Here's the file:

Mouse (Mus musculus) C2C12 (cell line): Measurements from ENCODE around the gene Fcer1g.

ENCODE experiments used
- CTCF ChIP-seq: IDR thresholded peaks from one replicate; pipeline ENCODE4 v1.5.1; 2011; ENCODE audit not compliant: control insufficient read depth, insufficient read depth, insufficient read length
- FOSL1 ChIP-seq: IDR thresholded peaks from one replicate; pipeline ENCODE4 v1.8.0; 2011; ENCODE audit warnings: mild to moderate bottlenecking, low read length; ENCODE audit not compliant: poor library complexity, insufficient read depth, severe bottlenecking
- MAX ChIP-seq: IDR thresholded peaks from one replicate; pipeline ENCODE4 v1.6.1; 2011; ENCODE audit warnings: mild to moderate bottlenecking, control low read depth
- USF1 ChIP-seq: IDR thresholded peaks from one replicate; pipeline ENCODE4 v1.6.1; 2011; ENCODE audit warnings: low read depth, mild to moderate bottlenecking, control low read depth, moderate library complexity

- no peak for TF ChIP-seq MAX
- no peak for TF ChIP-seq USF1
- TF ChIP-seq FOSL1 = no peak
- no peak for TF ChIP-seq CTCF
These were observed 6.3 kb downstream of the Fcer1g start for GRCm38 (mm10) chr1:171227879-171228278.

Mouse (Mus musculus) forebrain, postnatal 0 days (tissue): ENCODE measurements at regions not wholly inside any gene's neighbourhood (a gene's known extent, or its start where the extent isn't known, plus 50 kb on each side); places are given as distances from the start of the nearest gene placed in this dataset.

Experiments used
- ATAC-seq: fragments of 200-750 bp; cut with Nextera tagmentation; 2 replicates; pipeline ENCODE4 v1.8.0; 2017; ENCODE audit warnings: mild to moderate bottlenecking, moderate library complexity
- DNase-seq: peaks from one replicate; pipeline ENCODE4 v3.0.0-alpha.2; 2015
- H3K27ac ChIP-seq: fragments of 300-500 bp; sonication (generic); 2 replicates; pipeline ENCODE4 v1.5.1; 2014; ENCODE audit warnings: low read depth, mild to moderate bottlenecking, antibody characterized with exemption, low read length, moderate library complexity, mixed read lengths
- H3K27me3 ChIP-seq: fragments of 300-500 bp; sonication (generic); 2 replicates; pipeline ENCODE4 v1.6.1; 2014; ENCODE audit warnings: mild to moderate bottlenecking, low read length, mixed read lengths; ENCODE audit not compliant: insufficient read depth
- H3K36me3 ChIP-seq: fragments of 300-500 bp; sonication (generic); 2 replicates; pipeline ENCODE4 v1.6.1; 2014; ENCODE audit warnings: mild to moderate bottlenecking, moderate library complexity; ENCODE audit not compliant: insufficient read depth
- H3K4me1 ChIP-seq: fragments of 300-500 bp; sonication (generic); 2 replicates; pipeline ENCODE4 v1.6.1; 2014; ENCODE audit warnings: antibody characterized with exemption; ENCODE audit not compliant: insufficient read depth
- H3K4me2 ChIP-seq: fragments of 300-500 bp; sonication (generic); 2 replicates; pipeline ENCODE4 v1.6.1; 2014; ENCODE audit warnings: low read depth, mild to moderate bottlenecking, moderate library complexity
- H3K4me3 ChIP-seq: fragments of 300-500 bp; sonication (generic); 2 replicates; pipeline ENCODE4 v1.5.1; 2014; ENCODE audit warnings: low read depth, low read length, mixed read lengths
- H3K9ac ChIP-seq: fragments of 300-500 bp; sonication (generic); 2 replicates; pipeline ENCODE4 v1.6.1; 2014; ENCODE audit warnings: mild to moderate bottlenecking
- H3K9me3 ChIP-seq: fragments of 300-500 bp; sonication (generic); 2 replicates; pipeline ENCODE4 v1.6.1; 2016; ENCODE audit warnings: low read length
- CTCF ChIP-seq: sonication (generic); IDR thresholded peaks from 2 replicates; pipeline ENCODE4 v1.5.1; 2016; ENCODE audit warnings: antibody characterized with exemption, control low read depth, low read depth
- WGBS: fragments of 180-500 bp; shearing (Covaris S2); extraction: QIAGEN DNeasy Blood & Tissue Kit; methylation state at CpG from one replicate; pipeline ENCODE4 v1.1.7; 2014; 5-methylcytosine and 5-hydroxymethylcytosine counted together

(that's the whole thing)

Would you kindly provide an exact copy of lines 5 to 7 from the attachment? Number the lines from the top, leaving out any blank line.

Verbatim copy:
- MAX ChIP-seq: IDR thresholded peaks from one replicate; pipeline ENCODE4 v1.6.1; 2011; ENCODE audit warnings: mild to moderate bottlenecking, control low read depth
- USF1 ChIP-seq: IDR thresholded peaks from one replicate; pipeline ENCODE4 v1.6.1; 2011; ENCODE audit warnings: low read depth, mild to moderate bottlenecking, control low read depth, moderate library complexity

- no peak for TF ChIP-seq MAX